Children who are overweight and obese may soon have as much costly preventable disease and death as cigarette smokers, according to a 20-year Center for Disease Control study released this month.
CDC researchers found that the number of children who are overweight and obese has nearly tripled. And the hospital costs of children with obesity-related conditions also increased three-fold over the 20-year period from 1979 to 2000. Annual hospital costs for those aged 6–17 increased from $35 million to $127 million.<?xml:namespace prefix = o ns = “urn:schemas-microsoft-com:office:office” />
The number of obesity-related diseases, such as diabetes, among children has nearly doubled. Type 2 diabetes, once only a disease of adults, is on the rise in children.
Some 300,000 annual <?xml:namespace prefix = st1 ns = “urn:schemas-microsoft-com:office:smarttags” />U.S. deaths are associated with obesity and overweight (compared to more than 400,000 deaths a year associated with cigarette smoking). The total direct and indirect costs attributed to overweight and obesity amounted to $117 billion in the year 2000.
The study noted that approximately 61 percent of U.S. adults and 13 percent of children and adolescents were overweight in 1999.
The study revealed that 3 percent of all Americans meet at least four of the five nutritional recommendations for the intake of grains, fruits, vegetables, dairy products and meats.
Inactivity is also prevalent among both American adults and children. Fewer than one-third engage in at least 30 minutes of moderate physical activity at least five days a week, and 40 percent of adults engage in no leisure-time physical activity at all.
Health and Human Services Secretary Tommy Thompson said in a news release that physical education in public schools is becoming more important to increasing physical activity and overall health among American children.
“We need to show children the fun in being active and persuade communities to provide more activities for their youth,” Thompson said in the release. “We need to stop the guilt-ridden lectures and show kids the enjoyable things that they can do to improve their health. That way, they’ll want to spend more time on the playgrounds and less time on their Play Stations.”
In response to the CDC findings, U.S. Surgeon General David Satcher announced the release of a new report entitled “The Surgeon General’s Call to Action to Prevent and Decrease Overweight and Obesity.”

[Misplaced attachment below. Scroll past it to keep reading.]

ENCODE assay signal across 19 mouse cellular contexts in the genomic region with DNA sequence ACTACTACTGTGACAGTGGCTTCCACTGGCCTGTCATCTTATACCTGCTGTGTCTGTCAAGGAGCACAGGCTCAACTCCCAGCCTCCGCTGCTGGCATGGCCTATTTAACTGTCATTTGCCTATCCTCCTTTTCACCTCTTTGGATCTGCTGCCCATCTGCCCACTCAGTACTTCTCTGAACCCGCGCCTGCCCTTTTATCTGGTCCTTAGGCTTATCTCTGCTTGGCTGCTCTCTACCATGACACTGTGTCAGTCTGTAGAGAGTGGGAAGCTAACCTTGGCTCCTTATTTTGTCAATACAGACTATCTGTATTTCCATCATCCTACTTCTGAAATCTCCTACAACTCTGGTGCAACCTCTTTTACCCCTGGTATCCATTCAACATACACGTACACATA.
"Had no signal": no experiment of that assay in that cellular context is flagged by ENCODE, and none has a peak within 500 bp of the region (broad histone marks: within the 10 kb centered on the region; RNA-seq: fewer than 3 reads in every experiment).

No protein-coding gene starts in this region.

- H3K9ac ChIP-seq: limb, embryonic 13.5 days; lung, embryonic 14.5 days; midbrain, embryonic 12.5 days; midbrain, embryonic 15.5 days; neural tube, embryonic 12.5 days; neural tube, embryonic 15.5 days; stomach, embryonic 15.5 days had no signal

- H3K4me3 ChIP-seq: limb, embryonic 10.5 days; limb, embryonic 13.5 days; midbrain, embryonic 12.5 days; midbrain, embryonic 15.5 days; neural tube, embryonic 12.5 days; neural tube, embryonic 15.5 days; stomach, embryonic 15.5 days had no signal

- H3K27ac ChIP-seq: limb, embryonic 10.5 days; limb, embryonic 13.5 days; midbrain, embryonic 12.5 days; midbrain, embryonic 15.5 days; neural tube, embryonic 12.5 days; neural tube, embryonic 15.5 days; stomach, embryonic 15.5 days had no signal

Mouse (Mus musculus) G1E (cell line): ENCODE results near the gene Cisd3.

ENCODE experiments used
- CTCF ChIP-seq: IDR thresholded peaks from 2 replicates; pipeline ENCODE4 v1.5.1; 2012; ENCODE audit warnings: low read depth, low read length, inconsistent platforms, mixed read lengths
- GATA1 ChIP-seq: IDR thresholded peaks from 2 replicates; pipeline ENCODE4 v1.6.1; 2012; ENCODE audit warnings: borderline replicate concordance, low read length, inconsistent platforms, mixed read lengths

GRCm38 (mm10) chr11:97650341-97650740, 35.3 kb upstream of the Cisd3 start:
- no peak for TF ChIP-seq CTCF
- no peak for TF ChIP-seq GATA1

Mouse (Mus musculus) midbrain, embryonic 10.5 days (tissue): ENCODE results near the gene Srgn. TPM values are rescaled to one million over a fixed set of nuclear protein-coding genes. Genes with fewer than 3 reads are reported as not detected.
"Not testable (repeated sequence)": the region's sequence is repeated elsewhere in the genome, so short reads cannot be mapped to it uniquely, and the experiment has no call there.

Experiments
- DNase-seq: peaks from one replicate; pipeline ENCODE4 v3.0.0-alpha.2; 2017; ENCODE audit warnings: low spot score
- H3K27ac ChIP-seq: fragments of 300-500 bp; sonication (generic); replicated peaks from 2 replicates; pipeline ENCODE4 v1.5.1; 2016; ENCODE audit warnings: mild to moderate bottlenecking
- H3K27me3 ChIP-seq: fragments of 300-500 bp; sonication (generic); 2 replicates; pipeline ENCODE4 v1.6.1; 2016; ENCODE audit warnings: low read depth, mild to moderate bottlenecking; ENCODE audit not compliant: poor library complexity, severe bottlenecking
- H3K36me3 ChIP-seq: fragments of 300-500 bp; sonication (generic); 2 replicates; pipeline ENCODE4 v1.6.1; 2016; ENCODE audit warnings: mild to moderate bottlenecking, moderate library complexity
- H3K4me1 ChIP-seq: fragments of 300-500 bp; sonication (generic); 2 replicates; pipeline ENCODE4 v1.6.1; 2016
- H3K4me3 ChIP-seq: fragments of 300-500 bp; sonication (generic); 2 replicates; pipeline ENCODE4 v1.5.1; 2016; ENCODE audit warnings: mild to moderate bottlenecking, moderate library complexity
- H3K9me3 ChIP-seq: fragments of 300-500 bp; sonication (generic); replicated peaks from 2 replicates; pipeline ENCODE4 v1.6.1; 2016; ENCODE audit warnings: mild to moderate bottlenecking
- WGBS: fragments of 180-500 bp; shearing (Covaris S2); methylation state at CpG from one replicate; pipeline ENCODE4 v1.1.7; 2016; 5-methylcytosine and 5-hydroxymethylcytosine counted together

The report outlined strategies to deal with the problems. Those options included requiring physical education at all school grades, providing more healthy food options on school campuses, and providing safe and accessible recreational facilities for residents of all ages.
“People tend to think of overweight and obesity as strictly a personal matter, but there is much that communities can and should do to address these problems,” Satcher said in the report.
Failure to address overweight and obesity, he said, “could wipe out some of the gains we’ve made in areas such as heart disease, several forms of cancer, and other chronic health problems.
“We need to get back to the basics. Let’s get our kids off the couches … off the Play Stations … and onto the playgrounds,” Thompson said.
“Adults should be out there playing with them, setting an example of good diet and exercise. We’re the parents—we’re the ones responsible for our children and their health,” encouraged Satcher.
The Surgeon General’s report includes the following recommendations:
Â· Put daily, quality physical education in the curriculum for all school grades.
Â· Improve school food by including options that are low fat, and more choices of fruits, vegetables, whole grains, and low-fat or non-fat dairy products..
Â· Make community facilities available for physical activity for all people, including on the weekends.
Â· Create more opportunities for physical activity at work sites.
Â· Reduce time spent in sedentary behaviors such as watching television and playing video games.
Â· Encourage all expectant mothers to breast-feed their infants. Studies indicate breast-fed babies tend to be less likely to become overweight adults.
Â· Increase research on the behavioral and biological causes of overweight and obesity.
Â· Educate health care providers and health profession students on the prevention and treatment of overweight and obesity across the lifespan.
The “call to action to prevent and decrease overweight and obesity” is only the beginning, Satcher said. “Through adoption of healthy behaviors, most individuals can reduce the risk of illness and disease. Prevention is the power to protect your health.”
Ray Furris a freelance writer and operates his own communications/marketing business in Poquoson, Va.